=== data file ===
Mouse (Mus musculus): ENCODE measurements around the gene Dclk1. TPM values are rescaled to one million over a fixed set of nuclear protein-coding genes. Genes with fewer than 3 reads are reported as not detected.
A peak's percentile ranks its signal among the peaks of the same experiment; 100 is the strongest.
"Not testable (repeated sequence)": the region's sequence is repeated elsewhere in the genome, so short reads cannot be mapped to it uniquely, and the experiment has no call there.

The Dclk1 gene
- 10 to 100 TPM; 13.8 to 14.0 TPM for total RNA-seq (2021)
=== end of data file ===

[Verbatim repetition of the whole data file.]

Mouse (Mus musculus): ENCODE measurements around the gene Dclk1. TPM values are rescaled to one million over a fixed set of nuclear protein-coding genes. Genes with fewer than 3 reads are reported as not detected.
A peak's percentile ranks its signal among the peaks of the same experiment; 100 is the strongest.
"Not testable (repeated sequence)": the region's sequence is repeated elsewhere in the genome, so short reads cannot be mapped to it uniquely, and the experiment has no call there.

The Dclk1 gene
- 10 to 100 TPM; 13.8 to 14.0 TPM for total RNA-seq (2021)